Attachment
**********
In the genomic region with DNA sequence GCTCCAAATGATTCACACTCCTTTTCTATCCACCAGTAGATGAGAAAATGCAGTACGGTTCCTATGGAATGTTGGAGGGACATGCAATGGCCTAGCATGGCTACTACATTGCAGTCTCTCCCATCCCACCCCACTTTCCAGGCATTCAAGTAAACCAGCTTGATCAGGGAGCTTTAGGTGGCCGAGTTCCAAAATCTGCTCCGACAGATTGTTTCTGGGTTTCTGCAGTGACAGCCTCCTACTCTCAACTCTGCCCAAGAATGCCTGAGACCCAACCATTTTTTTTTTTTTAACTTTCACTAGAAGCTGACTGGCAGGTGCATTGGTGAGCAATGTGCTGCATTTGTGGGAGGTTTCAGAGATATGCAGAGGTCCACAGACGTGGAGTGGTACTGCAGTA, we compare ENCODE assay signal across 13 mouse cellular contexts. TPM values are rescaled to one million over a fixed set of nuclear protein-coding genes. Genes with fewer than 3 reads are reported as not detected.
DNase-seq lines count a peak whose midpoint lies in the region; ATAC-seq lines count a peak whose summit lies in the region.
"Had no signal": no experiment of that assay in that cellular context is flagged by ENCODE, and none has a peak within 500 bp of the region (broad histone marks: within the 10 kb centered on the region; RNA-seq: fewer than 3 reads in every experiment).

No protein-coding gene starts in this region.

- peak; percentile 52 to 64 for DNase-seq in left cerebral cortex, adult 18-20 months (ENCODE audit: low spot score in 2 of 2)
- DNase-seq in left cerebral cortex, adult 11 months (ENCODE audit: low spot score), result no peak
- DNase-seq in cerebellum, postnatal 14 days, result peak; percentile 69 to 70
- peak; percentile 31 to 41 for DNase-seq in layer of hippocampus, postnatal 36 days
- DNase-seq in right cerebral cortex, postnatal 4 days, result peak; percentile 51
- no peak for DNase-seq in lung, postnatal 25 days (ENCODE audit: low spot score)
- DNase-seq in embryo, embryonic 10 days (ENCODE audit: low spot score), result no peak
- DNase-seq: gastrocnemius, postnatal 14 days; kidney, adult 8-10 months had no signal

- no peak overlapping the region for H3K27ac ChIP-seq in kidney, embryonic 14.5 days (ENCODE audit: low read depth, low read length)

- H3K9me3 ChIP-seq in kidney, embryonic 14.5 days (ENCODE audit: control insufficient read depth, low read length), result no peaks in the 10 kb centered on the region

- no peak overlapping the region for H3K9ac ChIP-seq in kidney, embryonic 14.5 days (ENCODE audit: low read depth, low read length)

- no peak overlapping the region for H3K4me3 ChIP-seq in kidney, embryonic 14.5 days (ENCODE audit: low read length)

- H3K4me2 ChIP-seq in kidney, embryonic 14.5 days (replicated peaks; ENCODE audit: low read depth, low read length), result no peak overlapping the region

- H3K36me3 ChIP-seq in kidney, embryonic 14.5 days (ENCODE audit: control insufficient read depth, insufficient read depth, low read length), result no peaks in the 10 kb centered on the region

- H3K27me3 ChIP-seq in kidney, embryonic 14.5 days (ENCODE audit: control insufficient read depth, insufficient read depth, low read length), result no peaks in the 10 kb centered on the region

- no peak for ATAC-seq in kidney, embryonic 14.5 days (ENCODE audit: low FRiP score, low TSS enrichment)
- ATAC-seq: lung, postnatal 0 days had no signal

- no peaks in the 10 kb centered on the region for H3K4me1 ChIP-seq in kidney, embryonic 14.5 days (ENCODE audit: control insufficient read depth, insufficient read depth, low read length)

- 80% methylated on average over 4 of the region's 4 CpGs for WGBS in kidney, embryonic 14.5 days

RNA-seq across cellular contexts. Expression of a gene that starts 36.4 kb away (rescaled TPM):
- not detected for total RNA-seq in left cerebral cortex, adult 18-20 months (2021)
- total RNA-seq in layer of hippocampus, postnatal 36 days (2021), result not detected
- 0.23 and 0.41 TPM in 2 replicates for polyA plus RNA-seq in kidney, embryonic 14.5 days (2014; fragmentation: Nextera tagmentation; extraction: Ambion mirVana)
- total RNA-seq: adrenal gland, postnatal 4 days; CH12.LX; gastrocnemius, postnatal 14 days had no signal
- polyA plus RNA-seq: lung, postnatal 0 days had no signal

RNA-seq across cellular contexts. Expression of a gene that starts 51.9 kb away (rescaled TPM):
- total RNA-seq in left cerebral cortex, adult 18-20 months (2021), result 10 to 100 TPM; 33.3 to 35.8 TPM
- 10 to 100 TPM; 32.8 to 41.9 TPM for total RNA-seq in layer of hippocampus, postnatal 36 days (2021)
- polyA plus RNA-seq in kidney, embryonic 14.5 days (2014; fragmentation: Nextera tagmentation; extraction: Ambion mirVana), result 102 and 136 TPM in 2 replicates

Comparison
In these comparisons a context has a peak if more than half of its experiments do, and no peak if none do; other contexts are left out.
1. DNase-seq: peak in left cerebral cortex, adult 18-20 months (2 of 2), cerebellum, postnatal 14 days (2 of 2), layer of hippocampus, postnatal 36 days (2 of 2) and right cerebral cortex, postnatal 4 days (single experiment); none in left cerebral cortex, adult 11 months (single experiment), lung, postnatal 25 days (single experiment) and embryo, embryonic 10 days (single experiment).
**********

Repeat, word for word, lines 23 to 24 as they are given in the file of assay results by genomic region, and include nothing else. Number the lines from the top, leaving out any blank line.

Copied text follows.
- 80% methylated on average over 4 of the region's 4 CpGs for WGBS in kidney, embryonic 14.5 days

RNA-seq across cellular contexts. Expression of a gene that starts 36.4 kb away (rescaled TPM):